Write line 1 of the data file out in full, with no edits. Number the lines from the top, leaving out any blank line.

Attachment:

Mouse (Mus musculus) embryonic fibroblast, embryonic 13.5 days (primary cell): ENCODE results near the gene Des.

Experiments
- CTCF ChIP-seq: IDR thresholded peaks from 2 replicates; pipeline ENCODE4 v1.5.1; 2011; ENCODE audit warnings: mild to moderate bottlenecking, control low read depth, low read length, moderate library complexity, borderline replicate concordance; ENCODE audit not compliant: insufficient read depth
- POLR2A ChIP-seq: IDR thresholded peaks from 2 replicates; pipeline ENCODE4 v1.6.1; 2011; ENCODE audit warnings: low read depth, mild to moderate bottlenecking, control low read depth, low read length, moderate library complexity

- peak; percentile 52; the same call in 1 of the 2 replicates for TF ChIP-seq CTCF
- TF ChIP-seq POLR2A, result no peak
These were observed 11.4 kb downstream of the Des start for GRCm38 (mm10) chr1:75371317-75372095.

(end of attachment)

Mouse (Mus musculus) embryonic fibroblast, embryonic 13.5 days (primary cell): ENCODE results near the gene Des.